BYU-Idaho provides a myriad of opportunities for students to both teach one another and learn from one another. Through peer mentorship programs, students have the chance to receive valuable support from their peers throughout their time at BYU-Idaho. Outlined below are three incredible ways a mentor can guide students through their BYU-Idaho experience.

A Mentor is a Friend

A student mentor is a built-in friend, a peer at the university that is there to help. As a friend, they are also a source of social support. Mentees have the chance to be introduced to new social groups, friends, and opportunities to get involved in campus activities.

Student Support Coordinator Kimball Benson said, “There’s a big social component to student mentorship programs. One of our goals for mentors is to help get students involved on campus, whether that’s participating in activities or even volunteering for one of the campus service opportunities.”

Mentors provide a unique perspective as a peer, and can often be the best resource for students seeking guidance.

“A key to having a student mentor is the fact that they are a peer. They’re someone a student can relate to. Most students won’t naturally go to a full-time employee to ask about dating or roommate advice, but a mentor is someone they can talk about these things with. They’re in the same situations, dealing with the same things. They understand what it’s like,” Benson said.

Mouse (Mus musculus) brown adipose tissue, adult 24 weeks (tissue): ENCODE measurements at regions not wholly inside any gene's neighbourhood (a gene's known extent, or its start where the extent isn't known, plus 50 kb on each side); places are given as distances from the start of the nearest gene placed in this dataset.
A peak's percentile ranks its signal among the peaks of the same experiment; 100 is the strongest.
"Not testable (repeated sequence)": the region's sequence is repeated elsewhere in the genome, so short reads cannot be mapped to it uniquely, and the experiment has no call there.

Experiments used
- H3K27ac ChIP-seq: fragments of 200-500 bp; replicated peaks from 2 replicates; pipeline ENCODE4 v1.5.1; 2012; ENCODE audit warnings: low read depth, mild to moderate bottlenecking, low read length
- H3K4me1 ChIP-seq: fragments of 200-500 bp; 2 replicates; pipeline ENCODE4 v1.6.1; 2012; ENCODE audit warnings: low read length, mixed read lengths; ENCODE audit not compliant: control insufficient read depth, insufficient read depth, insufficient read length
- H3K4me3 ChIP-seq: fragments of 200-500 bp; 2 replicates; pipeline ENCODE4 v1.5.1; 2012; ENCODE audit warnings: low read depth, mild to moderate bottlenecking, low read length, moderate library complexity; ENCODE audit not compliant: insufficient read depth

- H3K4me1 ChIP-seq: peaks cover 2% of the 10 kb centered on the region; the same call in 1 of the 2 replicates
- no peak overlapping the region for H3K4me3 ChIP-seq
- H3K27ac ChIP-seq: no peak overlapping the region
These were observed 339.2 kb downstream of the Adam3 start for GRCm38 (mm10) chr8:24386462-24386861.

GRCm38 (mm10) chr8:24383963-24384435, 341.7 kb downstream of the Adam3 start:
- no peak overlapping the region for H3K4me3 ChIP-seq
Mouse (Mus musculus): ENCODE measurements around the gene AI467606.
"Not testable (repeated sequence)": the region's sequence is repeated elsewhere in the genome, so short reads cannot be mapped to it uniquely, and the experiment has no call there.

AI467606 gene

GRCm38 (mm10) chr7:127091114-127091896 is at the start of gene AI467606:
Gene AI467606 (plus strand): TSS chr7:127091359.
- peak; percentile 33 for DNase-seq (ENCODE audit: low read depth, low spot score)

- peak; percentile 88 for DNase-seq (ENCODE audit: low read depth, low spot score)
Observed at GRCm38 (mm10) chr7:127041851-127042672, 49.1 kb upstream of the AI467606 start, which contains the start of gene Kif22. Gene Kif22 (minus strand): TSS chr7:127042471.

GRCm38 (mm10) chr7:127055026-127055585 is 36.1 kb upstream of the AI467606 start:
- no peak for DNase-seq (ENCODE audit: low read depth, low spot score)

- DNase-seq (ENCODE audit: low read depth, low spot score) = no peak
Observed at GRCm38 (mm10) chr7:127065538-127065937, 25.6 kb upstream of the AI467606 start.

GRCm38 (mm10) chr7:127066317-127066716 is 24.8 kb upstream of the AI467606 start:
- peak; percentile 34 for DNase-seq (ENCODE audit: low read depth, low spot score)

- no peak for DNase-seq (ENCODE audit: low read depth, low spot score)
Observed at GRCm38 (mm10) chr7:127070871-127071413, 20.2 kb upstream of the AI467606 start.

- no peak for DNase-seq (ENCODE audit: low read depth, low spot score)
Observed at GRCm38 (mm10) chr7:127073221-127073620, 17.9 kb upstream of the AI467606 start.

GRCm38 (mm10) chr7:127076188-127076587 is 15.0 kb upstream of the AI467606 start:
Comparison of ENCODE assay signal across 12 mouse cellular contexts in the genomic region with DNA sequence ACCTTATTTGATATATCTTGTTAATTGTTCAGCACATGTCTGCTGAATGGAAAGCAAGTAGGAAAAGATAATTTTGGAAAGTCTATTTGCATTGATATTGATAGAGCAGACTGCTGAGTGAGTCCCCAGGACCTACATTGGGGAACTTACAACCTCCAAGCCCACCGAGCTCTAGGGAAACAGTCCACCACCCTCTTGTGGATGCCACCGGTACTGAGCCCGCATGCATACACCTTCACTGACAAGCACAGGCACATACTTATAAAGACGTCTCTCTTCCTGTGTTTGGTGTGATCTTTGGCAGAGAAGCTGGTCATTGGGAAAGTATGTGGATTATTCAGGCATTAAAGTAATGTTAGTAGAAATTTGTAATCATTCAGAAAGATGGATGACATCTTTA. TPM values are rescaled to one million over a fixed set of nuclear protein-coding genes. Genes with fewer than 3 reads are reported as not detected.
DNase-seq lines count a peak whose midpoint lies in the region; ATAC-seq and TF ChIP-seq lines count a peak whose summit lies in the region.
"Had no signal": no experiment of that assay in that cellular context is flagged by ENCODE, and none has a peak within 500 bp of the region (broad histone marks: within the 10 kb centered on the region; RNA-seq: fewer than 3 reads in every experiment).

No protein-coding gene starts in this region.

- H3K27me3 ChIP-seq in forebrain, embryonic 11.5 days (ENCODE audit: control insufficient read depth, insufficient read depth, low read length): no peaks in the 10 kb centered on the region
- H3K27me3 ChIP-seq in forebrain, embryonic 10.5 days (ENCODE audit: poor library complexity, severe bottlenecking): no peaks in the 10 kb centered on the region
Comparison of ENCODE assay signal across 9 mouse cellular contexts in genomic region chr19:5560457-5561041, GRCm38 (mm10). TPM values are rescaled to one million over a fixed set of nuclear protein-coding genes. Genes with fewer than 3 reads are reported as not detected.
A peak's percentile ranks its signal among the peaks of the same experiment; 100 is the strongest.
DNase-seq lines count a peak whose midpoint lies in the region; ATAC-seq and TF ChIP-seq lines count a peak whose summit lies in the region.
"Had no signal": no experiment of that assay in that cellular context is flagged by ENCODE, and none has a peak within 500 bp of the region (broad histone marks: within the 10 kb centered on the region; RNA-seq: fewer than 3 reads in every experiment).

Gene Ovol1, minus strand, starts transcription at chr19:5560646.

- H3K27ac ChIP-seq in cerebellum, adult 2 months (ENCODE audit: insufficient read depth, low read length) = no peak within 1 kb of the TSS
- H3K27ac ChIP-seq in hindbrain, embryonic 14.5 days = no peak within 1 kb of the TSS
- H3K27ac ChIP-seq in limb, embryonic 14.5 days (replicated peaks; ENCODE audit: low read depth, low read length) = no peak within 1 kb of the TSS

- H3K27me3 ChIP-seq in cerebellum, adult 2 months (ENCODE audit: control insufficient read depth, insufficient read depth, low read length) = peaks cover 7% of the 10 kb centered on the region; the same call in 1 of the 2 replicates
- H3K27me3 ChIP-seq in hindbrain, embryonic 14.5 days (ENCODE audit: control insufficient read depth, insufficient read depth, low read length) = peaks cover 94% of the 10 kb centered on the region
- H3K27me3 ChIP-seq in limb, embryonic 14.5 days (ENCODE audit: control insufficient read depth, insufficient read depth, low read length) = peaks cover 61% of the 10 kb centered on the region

A Mentor is a Guide to Campus Resources

Mentors serve as guides to campus resources, which is an incredibly valuable tool for new and experienced students alike. With at least fifteen campus resources catered to different needs, there are multiple avenues of help for students on campus.

Mentors can readily identify the right resources to ensure mentees have the greatest chance of succeeding. As students work with their mentors, they can quickly gain access to those resources that would benefit them most.

“Mentors can connect students to the best possible resource,” Benson said. “Sometimes that resource is the mentor, but often it’s a campus resource like the Tutoring Center, the Counseling Center, or the Health Center.”

An icon of a lifesaverA Mentor Provides Ongoing Support

Though mentors can direct students to resources available on campus, they can also serve as resources themselves. Mentors are able to work with students on a one-on-one basis, where they can help mentees set goals for success in college and beyond.

Peer mentor programs begin before students even arrive to campus, and are available to students throughout their college career. These mentors are able to help students in a variety of circumstances, as each individual sees fit. No matter how far along a student is in school, a mentor is available to offer encouragement and support.

Student Support Coordinator Nathan Watson said, “Mentors are there to build the confidence of the mentee. For a student, having someone that says ‘I believe in you, you can do it,’ is sometimes all it takes to get that student going. Building that friendship, building that confidence in somebody is so important.”